Down 12.3 Percent: PC Sales Are Getting Slammed Thanks to Coronavirus

Down 12.3 Percent: PC Sales Are Getting Slammed Thanks to Coronavirus

Add another thing to the list of industries affected by the coronavirus epidemic: Sales of PCs.

Add another thing to the list of industries affected by the coronavirus epidemic: Sales of PCs.

Both of the major research firms that keep track of the PC market found that sales of personal computers showed a huge drop in the first quarter of 2020.

According to research firm Gartner, worldwide PC shipments dropped 12.3 percent in the first quarter to 51.6 million units, compared with the same period in 2019, in the category's sharpest decline since 2013. The other provider of numbers, IDC, had the number at 53.2 million, a drop of 9.8 percent. The drops followed several consecutive quarters of growth for the sector.

Both firms agreed, though, that the reason for the decline was the coronavirus, which affected supply chains during its initial outbreak in China.

“The single most significant influencing factor for PC shipment decline was the coronavirus outbreak, which resulted in disruptions to both the supply and demand of PCs,” Mikako Kitagawa, research director at Gartner, said in the announcement. “Following the first lockdown in China in late January, there was lower PC production volume in February that turned into logistics challenges."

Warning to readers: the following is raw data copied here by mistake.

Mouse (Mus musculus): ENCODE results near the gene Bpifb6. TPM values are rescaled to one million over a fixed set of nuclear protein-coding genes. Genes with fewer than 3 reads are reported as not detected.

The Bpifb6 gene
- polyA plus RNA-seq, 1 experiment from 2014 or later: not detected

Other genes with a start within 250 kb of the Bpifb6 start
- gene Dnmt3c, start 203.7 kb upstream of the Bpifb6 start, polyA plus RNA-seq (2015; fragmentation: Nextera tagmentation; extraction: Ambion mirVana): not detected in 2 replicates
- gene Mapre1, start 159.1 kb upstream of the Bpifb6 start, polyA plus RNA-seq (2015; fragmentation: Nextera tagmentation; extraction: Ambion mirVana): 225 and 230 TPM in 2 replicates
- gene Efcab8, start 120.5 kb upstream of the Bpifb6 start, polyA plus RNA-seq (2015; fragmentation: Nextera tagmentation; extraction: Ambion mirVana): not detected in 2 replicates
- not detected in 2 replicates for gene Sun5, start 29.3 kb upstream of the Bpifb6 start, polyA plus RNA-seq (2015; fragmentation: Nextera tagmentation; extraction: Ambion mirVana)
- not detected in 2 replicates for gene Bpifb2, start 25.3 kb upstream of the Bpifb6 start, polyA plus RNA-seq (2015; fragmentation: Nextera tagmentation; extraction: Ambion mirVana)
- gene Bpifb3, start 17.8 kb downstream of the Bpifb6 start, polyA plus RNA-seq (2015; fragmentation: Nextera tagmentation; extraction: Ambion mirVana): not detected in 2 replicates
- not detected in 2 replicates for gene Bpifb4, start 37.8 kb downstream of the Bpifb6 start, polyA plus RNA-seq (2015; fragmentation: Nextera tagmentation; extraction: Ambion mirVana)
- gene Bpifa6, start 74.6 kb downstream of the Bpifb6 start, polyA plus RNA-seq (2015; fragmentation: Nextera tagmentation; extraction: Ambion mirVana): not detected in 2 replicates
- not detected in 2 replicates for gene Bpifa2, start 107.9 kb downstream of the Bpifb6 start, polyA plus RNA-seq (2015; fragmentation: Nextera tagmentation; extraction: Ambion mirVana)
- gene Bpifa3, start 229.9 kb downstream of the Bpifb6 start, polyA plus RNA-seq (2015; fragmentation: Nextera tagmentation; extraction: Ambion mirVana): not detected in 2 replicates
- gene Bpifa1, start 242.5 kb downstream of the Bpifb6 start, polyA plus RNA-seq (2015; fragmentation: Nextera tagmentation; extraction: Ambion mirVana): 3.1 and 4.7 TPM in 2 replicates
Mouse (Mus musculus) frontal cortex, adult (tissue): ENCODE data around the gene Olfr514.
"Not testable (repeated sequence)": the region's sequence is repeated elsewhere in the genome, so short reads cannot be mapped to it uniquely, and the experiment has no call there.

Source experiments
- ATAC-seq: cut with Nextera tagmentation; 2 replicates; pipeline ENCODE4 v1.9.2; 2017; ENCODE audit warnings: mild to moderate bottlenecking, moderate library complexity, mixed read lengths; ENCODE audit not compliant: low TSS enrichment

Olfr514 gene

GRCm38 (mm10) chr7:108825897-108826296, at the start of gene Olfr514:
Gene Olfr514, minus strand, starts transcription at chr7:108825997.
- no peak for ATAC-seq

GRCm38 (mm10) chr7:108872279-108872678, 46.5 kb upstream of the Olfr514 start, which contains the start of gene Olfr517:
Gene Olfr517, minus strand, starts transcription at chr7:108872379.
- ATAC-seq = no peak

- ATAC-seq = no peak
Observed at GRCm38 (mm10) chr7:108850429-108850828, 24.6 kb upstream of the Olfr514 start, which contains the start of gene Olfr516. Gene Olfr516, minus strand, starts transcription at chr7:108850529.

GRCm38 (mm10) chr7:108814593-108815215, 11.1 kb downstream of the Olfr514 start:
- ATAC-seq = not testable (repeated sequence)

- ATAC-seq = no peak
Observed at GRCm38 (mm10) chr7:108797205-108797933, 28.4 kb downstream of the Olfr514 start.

Kitagawa added that while demand rose for PCs once lockdowns began, there was not enough supply to meet it.

Gartner had Lenovo #1 in market share with 24.4 percent, followed by HP (21.5), Dell (19.7), Apple (6.9) and Acer (5.6.) Dell was tops in the U.S. with 31.4 percent, followed by HP, Lenovo and Apple.

IDC also had Lenovo first worldwide with 24.1 percent, followed by HP (22), Dell (19.7), Acer (6.3) and Apple (5.8.)

"IDC believes there will be longstanding positive consequences once the dust settles," Linn Huang, research vice president, Devices and Displays at IDC, said in their announcement. "Businesses that once primarily kept their users on campus will have to invest in remote infrastructure, at the very least, for continuity purposes. Consumers stuck at home have had to come to terms with how important it is to keep tech up to date. This should provide a steady, long-range tailwind for PC and monitor markets, among other categories."

Forbes, in 2015, laid out the differences between Gartner and IDC's methodologies. It has to do with the different ways the two firms define the word "shipments."

Stephen Silver, a technology writer for The National Interest, is a journalist, essayist and film critic, who is also a contributor to Philly Voice, Philadelphia Weekly, the Jewish Telegraphic Agency, Living Life Fearless, Backstage magazine, Broad Street Review and Splice Today. The co-founder of the Philadelphia Film Critics Circle, Stephen lives in suburban Philadelphia with his wife and two sons.